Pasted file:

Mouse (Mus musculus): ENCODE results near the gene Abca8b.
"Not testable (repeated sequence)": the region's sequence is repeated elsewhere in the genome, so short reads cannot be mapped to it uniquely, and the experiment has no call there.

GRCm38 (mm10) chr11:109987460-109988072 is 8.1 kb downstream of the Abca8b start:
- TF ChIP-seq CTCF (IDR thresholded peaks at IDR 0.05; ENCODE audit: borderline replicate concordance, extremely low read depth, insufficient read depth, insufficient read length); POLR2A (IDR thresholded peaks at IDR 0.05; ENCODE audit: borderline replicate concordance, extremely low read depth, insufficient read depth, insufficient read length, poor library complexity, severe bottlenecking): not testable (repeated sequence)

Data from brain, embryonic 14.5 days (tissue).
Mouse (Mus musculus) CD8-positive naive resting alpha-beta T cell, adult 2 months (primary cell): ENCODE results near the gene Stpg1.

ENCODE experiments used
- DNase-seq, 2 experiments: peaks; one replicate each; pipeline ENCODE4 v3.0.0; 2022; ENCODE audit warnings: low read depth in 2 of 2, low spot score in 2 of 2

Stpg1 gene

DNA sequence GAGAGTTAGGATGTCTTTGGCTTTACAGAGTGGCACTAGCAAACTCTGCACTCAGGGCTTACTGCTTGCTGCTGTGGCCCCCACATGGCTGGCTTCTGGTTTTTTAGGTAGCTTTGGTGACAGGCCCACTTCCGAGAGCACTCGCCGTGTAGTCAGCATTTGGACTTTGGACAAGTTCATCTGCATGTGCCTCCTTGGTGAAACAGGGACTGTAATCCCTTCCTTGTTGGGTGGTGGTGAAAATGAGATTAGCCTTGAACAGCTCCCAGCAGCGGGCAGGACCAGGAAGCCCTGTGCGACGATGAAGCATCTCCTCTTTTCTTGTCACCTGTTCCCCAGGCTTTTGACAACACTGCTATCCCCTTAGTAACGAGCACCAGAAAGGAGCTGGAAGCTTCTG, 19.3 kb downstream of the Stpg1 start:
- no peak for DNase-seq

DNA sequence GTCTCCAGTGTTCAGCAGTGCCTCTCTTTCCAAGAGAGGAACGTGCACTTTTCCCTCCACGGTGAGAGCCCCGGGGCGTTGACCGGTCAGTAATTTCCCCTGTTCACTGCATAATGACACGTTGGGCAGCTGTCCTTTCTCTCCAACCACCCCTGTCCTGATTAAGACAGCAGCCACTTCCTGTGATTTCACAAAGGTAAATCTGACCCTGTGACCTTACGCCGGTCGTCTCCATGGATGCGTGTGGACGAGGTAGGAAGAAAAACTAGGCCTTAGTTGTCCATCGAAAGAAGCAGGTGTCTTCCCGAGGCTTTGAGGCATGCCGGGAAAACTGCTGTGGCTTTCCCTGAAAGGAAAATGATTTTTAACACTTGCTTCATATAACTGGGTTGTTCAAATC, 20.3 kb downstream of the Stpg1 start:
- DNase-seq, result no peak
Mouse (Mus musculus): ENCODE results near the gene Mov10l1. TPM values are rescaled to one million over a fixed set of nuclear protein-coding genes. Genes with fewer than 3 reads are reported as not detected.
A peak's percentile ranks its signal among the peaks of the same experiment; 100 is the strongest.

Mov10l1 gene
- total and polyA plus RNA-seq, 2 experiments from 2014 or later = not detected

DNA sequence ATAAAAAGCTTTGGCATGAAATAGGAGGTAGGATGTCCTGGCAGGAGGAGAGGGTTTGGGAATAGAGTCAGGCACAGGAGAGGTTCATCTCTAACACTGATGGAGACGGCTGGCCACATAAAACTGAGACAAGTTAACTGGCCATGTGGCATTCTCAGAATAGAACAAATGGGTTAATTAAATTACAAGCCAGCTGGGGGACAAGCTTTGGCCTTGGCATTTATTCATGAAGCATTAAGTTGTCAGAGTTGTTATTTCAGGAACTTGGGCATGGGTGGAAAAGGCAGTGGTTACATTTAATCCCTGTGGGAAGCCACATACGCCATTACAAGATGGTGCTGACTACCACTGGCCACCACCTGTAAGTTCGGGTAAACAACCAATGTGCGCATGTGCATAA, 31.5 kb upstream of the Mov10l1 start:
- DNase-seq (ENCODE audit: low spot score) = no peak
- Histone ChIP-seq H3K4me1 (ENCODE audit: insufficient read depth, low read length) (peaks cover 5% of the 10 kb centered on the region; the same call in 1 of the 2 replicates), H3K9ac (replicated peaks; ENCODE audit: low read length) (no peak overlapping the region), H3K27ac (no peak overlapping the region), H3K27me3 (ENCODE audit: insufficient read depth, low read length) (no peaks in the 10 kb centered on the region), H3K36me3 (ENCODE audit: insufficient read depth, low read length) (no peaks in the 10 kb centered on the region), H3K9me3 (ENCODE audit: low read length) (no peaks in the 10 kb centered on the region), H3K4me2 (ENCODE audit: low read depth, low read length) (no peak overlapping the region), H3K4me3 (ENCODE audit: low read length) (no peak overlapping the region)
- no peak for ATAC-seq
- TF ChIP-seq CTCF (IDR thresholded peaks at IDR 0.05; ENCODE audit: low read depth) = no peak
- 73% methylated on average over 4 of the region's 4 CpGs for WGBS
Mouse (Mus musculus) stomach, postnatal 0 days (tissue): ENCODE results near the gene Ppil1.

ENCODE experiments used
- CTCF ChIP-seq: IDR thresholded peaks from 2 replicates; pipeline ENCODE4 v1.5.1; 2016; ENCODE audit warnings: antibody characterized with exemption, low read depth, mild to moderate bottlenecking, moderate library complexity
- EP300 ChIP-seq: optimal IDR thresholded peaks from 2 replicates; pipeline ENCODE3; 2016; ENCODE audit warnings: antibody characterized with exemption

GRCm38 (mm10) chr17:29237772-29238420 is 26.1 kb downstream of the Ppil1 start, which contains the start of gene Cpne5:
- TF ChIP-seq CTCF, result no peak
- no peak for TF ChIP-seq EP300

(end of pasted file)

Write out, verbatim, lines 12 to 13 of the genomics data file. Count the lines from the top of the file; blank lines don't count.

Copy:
DNA sequence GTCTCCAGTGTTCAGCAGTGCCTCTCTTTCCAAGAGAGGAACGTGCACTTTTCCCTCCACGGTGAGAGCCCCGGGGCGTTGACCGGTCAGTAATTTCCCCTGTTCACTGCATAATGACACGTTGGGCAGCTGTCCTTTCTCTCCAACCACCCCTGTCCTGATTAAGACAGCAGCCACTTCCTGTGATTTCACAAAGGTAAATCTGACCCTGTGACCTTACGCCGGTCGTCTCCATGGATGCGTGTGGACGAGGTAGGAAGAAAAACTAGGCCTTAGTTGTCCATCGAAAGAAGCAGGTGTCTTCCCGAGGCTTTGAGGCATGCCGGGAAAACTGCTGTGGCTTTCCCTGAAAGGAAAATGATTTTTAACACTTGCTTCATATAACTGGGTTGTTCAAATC, 20.3 kb downstream of the Stpg1 start:
- DNase-seq, result no peak